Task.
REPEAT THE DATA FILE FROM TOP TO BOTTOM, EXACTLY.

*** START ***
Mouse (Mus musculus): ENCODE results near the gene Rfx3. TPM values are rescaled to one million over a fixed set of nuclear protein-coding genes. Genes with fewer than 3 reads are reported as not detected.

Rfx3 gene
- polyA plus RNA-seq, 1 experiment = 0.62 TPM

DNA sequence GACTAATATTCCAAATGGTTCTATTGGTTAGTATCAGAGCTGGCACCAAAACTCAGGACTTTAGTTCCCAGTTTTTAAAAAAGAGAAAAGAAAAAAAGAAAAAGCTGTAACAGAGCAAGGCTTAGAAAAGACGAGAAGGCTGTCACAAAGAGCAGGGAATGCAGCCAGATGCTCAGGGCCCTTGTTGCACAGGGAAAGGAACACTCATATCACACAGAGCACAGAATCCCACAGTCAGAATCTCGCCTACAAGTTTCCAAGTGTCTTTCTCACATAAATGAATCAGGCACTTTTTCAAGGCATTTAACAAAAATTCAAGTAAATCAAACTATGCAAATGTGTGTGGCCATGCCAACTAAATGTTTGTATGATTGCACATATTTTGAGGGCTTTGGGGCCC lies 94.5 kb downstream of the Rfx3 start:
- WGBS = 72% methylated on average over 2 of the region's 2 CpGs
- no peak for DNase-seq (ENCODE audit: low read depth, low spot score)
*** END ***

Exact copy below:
Mouse (Mus musculus): ENCODE results near the gene Rfx3. TPM values are rescaled to one million over a fixed set of nuclear protein-coding genes. Genes with fewer than 3 reads are reported as not detected.

Rfx3 gene
- polyA plus RNA-seq, 1 experiment = 0.62 TPM

DNA sequence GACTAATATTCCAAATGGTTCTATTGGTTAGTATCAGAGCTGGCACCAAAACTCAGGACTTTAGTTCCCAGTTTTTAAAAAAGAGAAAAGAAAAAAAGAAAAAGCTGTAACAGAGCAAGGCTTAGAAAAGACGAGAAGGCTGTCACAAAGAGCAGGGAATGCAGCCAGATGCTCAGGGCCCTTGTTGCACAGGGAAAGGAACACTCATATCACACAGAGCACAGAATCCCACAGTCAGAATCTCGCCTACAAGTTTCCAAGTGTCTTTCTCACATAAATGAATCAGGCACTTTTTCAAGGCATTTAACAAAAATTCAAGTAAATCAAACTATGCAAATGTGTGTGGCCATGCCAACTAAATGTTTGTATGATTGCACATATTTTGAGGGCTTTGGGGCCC lies 94.5 kb downstream of the Rfx3 start:
- WGBS = 72% methylated on average over 2 of the region's 2 CpGs
- no peak for DNase-seq (ENCODE audit: low read depth, low spot score)